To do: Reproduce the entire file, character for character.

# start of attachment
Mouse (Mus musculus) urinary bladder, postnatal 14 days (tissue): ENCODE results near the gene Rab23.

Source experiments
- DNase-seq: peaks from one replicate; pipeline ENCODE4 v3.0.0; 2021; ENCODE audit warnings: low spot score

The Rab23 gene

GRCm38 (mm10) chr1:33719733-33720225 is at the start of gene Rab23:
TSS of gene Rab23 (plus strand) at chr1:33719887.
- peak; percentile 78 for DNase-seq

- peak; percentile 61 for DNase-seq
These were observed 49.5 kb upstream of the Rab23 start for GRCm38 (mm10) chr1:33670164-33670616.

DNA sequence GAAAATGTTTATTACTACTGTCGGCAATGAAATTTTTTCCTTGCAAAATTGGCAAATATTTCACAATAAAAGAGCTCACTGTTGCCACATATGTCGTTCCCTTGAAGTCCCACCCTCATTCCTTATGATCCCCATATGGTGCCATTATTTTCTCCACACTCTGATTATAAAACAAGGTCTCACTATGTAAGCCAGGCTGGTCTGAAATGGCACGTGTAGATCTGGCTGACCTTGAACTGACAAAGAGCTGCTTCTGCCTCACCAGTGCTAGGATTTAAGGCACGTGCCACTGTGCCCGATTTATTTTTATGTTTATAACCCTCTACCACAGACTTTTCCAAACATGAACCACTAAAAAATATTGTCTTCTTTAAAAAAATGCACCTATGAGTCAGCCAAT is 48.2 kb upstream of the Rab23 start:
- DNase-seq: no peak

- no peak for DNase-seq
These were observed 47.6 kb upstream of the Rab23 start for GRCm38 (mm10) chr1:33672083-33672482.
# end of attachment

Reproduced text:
Mouse (Mus musculus) urinary bladder, postnatal 14 days (tissue): ENCODE results near the gene Rab23.

Source experiments
- DNase-seq: peaks from one replicate; pipeline ENCODE4 v3.0.0; 2021; ENCODE audit warnings: low spot score

The Rab23 gene

GRCm38 (mm10) chr1:33719733-33720225 is at the start of gene Rab23:
TSS of gene Rab23 (plus strand) at chr1:33719887.
- peak; percentile 78 for DNase-seq

- peak; percentile 61 for DNase-seq
These were observed 49.5 kb upstream of the Rab23 start for GRCm38 (mm10) chr1:33670164-33670616.

DNA sequence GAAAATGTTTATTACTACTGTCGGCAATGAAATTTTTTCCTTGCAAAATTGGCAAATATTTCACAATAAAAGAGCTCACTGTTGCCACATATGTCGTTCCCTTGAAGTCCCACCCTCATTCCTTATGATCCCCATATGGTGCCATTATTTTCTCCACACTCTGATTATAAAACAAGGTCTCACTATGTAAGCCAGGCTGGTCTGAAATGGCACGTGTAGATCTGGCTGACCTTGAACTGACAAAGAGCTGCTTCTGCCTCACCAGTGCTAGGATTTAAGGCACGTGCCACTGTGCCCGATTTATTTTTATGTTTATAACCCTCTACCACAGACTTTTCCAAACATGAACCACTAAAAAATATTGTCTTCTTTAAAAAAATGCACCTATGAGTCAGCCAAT is 48.2 kb upstream of the Rab23 start:
- DNase-seq: no peak

- no peak for DNase-seq
These were observed 47.6 kb upstream of the Rab23 start for GRCm38 (mm10) chr1:33672083-33672482.